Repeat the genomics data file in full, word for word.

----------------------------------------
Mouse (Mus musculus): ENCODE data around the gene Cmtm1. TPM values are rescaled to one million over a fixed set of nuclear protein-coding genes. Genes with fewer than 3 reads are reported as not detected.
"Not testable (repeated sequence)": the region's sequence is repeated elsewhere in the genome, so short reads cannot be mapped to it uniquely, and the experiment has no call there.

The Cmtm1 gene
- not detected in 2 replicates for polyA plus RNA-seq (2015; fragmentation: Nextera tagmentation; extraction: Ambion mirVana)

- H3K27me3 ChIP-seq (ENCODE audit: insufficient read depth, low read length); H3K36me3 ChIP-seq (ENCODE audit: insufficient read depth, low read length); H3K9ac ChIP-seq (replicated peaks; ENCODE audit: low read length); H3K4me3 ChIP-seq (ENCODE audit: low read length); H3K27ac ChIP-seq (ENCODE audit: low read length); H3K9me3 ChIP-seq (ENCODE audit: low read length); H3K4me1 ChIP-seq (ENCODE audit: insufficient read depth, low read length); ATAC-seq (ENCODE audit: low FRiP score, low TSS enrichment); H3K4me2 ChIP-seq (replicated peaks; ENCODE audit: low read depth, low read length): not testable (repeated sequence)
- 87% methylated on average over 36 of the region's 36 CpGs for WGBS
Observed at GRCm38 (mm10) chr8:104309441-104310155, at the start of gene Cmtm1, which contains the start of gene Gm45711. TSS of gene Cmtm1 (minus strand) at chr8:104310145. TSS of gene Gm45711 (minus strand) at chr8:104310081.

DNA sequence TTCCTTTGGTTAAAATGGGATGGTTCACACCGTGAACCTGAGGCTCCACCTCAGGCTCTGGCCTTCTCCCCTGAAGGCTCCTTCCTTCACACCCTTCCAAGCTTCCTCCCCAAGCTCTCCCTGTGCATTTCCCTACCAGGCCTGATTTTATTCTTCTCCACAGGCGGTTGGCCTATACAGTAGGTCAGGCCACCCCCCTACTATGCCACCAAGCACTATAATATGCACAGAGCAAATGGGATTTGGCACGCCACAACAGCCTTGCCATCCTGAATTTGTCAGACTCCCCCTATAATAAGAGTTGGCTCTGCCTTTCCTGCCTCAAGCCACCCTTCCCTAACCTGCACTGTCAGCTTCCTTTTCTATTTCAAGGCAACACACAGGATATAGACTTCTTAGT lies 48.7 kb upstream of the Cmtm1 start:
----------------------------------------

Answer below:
Mouse (Mus musculus): ENCODE data around the gene Cmtm1. TPM values are rescaled to one million over a fixed set of nuclear protein-coding genes. Genes with fewer than 3 reads are reported as not detected.
"Not testable (repeated sequence)": the region's sequence is repeated elsewhere in the genome, so short reads cannot be mapped to it uniquely, and the experiment has no call there.

The Cmtm1 gene
- not detected in 2 replicates for polyA plus RNA-seq (2015; fragmentation: Nextera tagmentation; extraction: Ambion mirVana)

- H3K27me3 ChIP-seq (ENCODE audit: insufficient read depth, low read length); H3K36me3 ChIP-seq (ENCODE audit: insufficient read depth, low read length); H3K9ac ChIP-seq (replicated peaks; ENCODE audit: low read length); H3K4me3 ChIP-seq (ENCODE audit: low read length); H3K27ac ChIP-seq (ENCODE audit: low read length); H3K9me3 ChIP-seq (ENCODE audit: low read length); H3K4me1 ChIP-seq (ENCODE audit: insufficient read depth, low read length); ATAC-seq (ENCODE audit: low FRiP score, low TSS enrichment); H3K4me2 ChIP-seq (replicated peaks; ENCODE audit: low read depth, low read length): not testable (repeated sequence)
- 87% methylated on average over 36 of the region's 36 CpGs for WGBS
Observed at GRCm38 (mm10) chr8:104309441-104310155, at the start of gene Cmtm1, which contains the start of gene Gm45711. TSS of gene Cmtm1 (minus strand) at chr8:104310145. TSS of gene Gm45711 (minus strand) at chr8:104310081.

DNA sequence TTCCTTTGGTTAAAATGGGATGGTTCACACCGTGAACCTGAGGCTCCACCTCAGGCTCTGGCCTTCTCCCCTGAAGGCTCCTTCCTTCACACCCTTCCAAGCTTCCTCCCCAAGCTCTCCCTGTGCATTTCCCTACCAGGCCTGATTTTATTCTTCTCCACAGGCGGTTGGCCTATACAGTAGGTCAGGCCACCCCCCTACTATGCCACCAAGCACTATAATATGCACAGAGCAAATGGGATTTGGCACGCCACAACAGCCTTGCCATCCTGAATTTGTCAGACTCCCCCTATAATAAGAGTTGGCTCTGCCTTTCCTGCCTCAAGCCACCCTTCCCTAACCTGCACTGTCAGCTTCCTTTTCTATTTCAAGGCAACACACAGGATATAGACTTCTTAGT lies 48.7 kb upstream of the Cmtm1 start: